Not Just Kid Stuff

Putting your child through private school takes more than lunch money

by the schools and budgets are limited. Approximately 17% of NAIS students receive need-based financial aid.

Once you’ve made your inquiries, the schools you are interested in will provide application information and deadlines. It’s extremely important that you adhere to these deadlines. “Most of these schools have very limited aid, usually based on need, and the first-come, first-served mentality is very strong,” Mitchell warns. A single day’s delay can cost a family a lot of money. His organization’s Website (www.nais-schools.org) can help you understand the process, what forms are required and how schools use the information you provide.

Many schools will require financial aid applicants to complete a need assessment form from the School and Student Service for Financial Aid. The form asks for details such as the total number of children in the family, the number of children in private school, assets and projected income, and the amount of equity in the home.

The application’s purpose is to create a profile of your family so that each school can get an idea of what you can afford to pay out of your resources. Once the application has been completed, it’s sent to the Educational Testing Service in Princeton, New Jersey, which will use the information to calculate what might be a reasonable family contribution. According to the NAIS’ Mitchell, both schools and families are happy with this system because the same method of analysis is applied to everyone, so families feel they’ve been treated fairly and equitably. That said, not every school can offer all of the financial aid the family needs. For example, if a family needs $2,000 in aid, the school may only be able to provide $1,000. It will usually be awarded in the form of a grant that doesn’t have to be paid back. “Not many schools give loans,” says Mitchell, “because they don’t wan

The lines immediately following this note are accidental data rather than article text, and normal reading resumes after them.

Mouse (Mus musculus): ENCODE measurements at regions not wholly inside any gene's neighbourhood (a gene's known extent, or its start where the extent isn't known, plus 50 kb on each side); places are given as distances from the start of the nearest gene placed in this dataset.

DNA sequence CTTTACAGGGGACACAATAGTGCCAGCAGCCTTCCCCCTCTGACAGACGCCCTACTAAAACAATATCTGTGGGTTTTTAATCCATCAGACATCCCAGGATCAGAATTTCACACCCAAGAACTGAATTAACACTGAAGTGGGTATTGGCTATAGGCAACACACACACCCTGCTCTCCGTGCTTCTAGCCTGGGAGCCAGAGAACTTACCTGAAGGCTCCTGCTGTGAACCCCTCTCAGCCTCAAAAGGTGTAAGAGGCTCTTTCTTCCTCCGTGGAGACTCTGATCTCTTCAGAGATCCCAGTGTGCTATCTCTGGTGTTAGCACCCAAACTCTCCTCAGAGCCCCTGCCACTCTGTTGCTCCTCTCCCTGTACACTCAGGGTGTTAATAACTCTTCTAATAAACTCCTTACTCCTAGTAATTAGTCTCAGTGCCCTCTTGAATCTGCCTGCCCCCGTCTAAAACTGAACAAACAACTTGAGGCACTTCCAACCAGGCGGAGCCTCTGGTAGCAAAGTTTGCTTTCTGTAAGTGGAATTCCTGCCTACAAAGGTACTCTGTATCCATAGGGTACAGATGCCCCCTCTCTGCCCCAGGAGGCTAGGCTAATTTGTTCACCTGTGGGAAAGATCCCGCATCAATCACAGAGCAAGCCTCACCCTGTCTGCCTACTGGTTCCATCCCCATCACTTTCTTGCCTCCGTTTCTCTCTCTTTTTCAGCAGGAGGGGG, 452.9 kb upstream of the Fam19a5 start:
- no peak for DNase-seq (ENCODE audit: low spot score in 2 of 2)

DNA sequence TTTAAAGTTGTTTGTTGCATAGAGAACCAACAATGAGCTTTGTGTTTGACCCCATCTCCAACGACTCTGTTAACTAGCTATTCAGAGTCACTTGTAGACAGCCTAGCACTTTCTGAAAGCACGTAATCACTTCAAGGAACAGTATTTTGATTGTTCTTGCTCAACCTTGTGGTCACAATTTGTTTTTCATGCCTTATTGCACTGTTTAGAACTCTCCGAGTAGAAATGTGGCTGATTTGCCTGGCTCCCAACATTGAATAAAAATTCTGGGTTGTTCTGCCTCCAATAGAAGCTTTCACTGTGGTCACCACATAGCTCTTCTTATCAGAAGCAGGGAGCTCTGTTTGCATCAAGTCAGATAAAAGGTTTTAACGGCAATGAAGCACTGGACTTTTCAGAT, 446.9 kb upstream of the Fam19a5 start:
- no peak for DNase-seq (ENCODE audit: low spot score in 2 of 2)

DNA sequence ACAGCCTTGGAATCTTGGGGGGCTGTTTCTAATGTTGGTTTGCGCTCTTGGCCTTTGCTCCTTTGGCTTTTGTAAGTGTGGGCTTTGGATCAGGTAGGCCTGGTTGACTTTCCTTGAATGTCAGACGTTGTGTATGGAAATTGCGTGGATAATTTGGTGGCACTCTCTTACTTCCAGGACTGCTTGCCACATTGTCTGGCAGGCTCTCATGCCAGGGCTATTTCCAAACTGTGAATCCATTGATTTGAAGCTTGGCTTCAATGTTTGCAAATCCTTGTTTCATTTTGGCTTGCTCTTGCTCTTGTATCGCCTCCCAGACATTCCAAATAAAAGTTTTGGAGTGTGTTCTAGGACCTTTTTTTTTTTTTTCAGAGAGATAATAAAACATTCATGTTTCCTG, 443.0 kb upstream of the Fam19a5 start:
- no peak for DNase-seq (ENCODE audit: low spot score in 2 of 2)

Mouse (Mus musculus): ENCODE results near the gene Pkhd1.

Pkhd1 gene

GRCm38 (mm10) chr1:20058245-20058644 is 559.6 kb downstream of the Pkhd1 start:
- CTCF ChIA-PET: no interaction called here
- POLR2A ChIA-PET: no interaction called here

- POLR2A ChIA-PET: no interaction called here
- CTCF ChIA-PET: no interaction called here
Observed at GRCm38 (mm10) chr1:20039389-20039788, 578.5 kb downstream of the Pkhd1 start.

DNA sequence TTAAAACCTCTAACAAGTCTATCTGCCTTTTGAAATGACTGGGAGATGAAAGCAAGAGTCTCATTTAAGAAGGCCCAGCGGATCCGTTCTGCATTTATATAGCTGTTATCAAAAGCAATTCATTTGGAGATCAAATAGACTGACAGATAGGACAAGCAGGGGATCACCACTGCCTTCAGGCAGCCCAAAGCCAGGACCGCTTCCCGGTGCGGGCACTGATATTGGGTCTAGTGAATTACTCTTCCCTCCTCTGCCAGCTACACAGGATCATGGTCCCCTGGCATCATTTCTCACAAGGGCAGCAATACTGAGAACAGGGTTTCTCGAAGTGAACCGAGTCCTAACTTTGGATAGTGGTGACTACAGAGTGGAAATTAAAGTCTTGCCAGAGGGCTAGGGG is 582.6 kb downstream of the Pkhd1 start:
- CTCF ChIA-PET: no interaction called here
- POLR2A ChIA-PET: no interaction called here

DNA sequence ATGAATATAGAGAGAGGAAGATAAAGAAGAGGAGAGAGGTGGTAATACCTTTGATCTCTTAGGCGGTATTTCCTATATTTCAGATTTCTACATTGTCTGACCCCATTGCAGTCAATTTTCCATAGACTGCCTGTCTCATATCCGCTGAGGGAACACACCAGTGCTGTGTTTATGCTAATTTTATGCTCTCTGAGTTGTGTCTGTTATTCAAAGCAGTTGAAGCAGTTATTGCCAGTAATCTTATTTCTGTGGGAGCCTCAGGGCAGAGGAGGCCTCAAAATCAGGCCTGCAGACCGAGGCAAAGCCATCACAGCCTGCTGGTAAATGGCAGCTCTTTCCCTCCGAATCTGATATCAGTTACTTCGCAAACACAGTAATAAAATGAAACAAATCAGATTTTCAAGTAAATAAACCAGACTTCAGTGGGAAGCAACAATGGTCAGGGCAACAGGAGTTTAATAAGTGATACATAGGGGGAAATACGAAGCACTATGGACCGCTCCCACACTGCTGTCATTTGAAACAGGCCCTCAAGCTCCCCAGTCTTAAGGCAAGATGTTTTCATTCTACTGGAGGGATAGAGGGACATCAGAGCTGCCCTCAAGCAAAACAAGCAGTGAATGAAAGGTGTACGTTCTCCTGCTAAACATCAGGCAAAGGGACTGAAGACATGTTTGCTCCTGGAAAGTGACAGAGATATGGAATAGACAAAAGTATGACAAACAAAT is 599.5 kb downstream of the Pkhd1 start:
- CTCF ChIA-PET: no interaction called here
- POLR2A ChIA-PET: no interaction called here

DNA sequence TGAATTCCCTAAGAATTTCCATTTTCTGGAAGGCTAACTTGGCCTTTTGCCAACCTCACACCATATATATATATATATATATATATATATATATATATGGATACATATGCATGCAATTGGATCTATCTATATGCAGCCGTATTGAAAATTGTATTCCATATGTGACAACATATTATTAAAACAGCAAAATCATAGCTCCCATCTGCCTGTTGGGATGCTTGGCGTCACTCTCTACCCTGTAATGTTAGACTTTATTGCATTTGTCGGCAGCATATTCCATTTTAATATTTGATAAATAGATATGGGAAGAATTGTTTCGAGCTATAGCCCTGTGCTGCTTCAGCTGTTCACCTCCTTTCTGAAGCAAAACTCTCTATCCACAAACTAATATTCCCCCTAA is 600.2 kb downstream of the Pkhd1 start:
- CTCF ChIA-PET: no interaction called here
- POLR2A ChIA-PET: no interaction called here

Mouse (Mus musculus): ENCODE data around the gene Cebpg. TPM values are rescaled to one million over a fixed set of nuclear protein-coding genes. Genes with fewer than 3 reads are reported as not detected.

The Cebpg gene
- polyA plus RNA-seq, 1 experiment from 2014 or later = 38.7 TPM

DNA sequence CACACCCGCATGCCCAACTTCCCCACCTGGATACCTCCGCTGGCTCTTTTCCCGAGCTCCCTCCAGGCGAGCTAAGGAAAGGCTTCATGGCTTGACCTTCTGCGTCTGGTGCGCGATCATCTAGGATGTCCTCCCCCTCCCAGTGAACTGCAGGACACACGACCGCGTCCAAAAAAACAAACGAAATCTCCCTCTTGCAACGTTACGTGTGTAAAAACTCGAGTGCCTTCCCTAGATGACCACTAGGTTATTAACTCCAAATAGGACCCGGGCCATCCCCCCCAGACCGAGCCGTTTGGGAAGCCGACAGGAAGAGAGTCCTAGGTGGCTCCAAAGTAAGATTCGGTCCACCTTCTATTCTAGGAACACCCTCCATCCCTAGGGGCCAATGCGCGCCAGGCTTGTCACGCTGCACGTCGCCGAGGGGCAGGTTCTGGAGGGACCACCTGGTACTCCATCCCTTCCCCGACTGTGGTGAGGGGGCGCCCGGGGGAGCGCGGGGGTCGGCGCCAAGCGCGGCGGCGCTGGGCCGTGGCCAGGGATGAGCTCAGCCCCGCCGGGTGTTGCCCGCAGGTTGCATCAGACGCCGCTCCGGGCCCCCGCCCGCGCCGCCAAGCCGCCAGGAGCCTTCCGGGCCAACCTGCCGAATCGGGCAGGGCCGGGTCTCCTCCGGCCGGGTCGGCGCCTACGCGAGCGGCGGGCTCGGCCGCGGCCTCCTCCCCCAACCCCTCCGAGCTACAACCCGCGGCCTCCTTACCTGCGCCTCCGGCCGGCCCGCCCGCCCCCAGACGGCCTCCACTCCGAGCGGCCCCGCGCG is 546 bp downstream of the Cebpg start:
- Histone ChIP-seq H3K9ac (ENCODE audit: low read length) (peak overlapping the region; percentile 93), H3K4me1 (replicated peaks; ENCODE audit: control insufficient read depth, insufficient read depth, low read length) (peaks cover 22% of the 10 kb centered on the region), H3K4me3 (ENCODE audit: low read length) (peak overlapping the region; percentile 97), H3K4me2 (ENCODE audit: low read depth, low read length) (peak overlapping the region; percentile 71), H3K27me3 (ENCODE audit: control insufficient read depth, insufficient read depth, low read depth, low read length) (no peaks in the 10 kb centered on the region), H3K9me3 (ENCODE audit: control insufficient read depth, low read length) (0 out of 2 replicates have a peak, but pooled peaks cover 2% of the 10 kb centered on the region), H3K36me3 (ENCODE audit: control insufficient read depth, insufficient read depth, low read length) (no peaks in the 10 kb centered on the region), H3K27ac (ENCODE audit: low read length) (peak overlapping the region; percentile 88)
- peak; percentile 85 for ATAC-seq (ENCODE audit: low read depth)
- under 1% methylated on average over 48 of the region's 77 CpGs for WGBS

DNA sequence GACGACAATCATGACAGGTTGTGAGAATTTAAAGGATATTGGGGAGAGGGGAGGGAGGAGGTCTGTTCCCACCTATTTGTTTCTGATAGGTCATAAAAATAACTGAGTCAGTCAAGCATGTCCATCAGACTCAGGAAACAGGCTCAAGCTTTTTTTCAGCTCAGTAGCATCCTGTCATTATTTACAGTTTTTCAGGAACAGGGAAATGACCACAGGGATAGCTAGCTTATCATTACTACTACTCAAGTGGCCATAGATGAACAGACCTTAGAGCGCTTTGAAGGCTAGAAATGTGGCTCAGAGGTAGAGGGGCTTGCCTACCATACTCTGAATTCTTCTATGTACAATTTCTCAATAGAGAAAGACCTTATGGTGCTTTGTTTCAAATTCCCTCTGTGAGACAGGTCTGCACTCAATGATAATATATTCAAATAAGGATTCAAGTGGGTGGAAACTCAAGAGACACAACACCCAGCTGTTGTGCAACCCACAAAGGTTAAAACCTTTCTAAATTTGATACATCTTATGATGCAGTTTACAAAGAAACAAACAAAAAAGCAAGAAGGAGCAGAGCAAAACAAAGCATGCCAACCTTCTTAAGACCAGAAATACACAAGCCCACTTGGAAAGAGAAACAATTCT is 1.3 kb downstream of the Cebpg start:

t to burden parents with debt, especially if they’re preparing the students for college.”

TUITION TRAUMA
Some families may be able to foot the tuition bill, but are unable to come up with the entire amount in a lump sum. The NAIS Website provides a list of companies offering payment plans that enable families to pay tuition in monthly installments. If a school has a payment plan, it’s typically easy to participate, says Mitchell. In addition, there is no credit check and no interest is charged. Check with your school to find out if it works with a specific provider. Most plans charge an annual application fee, but other options, such as payment by credit card or checking account debits, vary.

Linda Hawkins, director of recruitment at Howard University, uses a combination of financial aid and a payment plan to send her two sons to the tony Sidwell Friends School that Chelsea Clinton graduated from two years ago. Lower-school tuition is almost $14,000, which doesn’t include fees she and
her husband pay for after-school care.

Each year, when the boys re-enroll at Sidwell, the Hawkinses must make a down payment of $500 per child. The money is used

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